So that you don’t have to go and search the internet, I’m going to list all Twelve Steps of Alcoholics Anonymous for your here. If you know someone in recovery, this will help you to understand what they are going through better. If you are just curious and wonder if these steps might be applicable to your life somehow, try them out.

1. Admitted we were powerless over alcohol, that our lives had become unmanageable.
2. Came to believe that a power greater than ourselves could restore us to sanity.
3. Made a decision to turn our will and our lives over to the care of God as we understood him.
4. Made a searching and fearless moral inventory of ourselves.
5. Admitted to God, to ourselves and to another human being the exact nature of our wrongs.
6. Were entirely ready to have God remove all these defects of character.
7. Humbly asked Him to remove our shortcomings.
8. Made a list of all persons we had harmed, and became willing to make amends to them all.
9. Made direct amends to such people wherever possible, except when to do so would injure them or others.
10. Continued to take personal inventory and when we were wrong promptly admitted it.
11. Sought through prayer and meditation to improve our conscious contact with God, as we understood Him, praying only for knowledge of His will for us and the power to carry that out.
12. Having had a spiritual awakening as the result of these Steps, we tried to carry this message to alcoholics, and to practice these principles in all our affairs.

Even step 12 advocates for practicing these principles in all our affairs. I try to carry this message to other alcoholics, as well as to other people who may benefit from it. Of course you may not have any shortcomings or character defects, but I sure as hell do. But I’m working on them and I’m asking them to be removed.

I didn’t give much attention to steps eight and nine—making a list of people we had harmed with our drinking and making amends to them. That’s for another post. I wish I could just do a blanket apology here and say sorry to all those I hurt, but I can’t. I need to do the work. But when it gets tough, I still may just ask you to gimme three steps towards the door.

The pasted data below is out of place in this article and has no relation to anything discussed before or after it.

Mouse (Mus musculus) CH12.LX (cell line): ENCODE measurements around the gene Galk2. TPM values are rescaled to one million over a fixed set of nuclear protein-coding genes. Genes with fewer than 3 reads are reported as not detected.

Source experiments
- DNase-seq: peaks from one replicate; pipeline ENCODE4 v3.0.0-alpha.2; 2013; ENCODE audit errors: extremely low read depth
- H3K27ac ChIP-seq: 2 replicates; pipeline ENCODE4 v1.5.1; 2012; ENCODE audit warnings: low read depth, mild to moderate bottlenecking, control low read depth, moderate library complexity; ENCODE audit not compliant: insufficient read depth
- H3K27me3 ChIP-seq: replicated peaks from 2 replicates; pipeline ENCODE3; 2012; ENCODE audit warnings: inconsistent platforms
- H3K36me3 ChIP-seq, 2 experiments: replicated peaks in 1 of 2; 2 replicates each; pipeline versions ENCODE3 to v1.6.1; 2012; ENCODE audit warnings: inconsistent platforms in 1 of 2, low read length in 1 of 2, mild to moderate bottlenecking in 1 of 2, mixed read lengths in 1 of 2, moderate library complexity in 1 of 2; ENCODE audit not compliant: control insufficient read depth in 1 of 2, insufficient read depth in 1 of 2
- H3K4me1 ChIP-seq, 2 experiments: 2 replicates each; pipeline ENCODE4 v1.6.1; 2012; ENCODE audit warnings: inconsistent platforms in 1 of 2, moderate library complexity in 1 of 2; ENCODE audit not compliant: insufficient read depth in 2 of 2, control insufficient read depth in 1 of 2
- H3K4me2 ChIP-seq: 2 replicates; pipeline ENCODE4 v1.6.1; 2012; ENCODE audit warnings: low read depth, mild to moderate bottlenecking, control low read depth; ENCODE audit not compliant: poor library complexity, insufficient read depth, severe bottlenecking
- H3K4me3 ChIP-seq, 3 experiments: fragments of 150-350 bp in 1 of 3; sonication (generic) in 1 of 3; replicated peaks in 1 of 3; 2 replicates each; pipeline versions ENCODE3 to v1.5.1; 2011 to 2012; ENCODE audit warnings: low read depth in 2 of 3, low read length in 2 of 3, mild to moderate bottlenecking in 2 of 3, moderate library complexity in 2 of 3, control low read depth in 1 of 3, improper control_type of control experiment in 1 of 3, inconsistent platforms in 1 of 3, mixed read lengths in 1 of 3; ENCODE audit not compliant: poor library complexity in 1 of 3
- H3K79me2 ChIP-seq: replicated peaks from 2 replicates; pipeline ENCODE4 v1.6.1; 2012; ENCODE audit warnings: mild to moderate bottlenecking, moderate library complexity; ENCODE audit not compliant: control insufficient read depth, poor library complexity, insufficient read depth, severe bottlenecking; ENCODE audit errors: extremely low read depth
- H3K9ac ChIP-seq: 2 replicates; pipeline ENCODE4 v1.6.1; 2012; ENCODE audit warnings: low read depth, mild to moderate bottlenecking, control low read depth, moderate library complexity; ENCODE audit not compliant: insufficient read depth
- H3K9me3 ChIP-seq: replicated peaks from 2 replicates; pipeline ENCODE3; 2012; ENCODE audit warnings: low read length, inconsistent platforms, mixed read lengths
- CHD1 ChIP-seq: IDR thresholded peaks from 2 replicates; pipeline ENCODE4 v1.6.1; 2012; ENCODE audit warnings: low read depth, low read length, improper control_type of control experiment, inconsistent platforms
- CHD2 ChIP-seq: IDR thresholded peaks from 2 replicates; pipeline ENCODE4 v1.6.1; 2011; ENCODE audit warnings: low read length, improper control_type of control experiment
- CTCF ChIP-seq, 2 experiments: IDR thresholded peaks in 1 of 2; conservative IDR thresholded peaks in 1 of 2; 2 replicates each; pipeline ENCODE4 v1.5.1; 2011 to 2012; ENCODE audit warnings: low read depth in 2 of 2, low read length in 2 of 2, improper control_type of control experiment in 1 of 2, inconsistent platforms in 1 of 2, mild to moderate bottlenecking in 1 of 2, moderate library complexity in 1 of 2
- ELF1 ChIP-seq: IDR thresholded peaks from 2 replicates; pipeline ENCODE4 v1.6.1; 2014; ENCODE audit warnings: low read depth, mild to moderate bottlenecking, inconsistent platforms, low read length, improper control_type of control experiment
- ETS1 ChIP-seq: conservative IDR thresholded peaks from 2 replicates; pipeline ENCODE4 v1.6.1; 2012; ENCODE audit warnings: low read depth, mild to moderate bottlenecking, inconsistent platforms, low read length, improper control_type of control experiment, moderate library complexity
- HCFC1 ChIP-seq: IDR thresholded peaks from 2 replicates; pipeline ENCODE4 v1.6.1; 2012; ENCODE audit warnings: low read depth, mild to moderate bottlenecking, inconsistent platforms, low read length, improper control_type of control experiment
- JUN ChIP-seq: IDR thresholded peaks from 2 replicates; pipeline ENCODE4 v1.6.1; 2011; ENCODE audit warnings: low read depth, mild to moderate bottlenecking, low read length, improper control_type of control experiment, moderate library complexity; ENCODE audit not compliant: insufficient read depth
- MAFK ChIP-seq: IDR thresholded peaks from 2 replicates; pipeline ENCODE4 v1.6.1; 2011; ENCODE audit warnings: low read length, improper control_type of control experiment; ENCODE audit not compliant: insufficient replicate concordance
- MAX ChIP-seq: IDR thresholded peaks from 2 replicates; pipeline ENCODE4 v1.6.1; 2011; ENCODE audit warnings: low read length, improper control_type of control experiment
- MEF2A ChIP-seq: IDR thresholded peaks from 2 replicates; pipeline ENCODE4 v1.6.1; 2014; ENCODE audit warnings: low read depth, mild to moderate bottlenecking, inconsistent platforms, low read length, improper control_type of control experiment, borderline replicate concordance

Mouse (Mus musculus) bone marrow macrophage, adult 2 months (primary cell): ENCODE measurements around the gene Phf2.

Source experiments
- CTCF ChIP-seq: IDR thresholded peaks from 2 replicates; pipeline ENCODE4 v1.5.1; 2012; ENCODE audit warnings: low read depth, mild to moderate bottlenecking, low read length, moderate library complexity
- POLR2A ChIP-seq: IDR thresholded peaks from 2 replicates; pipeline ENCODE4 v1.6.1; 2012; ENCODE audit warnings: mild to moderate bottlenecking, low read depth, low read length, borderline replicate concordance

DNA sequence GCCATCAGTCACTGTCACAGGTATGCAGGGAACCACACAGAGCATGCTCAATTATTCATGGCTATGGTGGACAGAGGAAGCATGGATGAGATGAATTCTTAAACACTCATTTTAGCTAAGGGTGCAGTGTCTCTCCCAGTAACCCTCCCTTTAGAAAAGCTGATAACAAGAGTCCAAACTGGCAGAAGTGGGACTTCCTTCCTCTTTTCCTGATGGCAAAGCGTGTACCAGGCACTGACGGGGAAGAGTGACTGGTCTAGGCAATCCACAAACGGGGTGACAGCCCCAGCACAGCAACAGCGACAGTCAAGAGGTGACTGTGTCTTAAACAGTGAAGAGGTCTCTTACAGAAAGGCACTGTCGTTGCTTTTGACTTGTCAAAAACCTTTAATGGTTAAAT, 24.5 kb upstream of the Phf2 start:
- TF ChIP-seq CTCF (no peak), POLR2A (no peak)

The journey of a thousand miles begins with a single step.” -Lao Tzu

Mocktail Mania — Part II

14 Nov

We held another Mocktail Party this past weekend. Unlike the last party, where people created and named their own concoctions, drinks were provided this time by Mocktails Beverages, Inc., an awesome new company that makes delicious non-alcoholic beverages. Two of the company’s cofounders, Ali and Jim, brought plenty of their product and served as bartenders for us for the evening. They were two of the nicest people you’d ever want to meet.

There are four flavors of Mocktails: Scottish Lemonade (like a Whiskey Sour), La Vida Loca (Margarita), Karma Sucra (Cosmopolitan) and Sevilla Red (Sangria). I did a review of them in a previous blog. The only one I hadn’t tasted before was the Scottish Lemonade, and that turned out to be my favorite (and the favorite of many other people as well). The best thing about this product is that there are no artificial flavors, colors or preservatives, no high fructose corn syrup, they are gluten free, Kosher, all natural, allergen free, and BPA free. As I said in my earlier review, I expected them to be sickeningly sweet and they absolutely were not.

When I spoke to Mocktails President and Founder, Bill Gamelli, a few months ago, he told me why they started the company. He and a few college friends (including Jim) had members of their own families who found it difficult to find any good options when they were in social situations where most people were drinking alcohol. He said that the product is for those who want a different choice when they go out and aren’t drinking alcohol. Take it from me, water and seltzer get a little boring. Whatever the reason someone isn’t drinking alcohol—whether they are pregnant, an athlete in training, the designated driver that night, on medication that can’t be mixed with alcohol, or, like me, an alcoholic—Mocktails can be a great choice. And for those who do want to drink, alcohol can be added to any of the four products.

When I first got sober, I pretty much hibernated in my house alone. I couldn’t handle the idea of going somewhere and having to answer the questions of why I wasn’t drinking. People were definitely used to me having a drink in my hand. What I finally know now is that no one really cares if I am drinking or not and it isn’t a big deal to just say I’m not drinking. But back then I was scared and hanging on to my sobriety for dear life. If I had Mocktails back then, it would have been easier for me to socialize because people wouldn’t have been able to tell if I was drinking or not and I wouldn’t have had to deal with the questions.

Our party guests were all pleasantly surprised by the flavors of the Mocktails. We served them in the appropriate glass for each drink. Jim and Ali poured with smiles and explained to those who asked all about the product. It was a Saturday night and I was actually having a party at my house—not sitting in my pajamas reading a book as usual.

A huge thank you to Ali and Jim, as well as Bill and the rest of the team, and kudos on an excellent product. What they have created is so more than just a non-alcoholic beverage—it’s an open door to a whole new world of possibilities for the non-drinker.

Creativity involves breaking out of established patterns in order to look at things in a different way.” Edward de BonoIMG_0200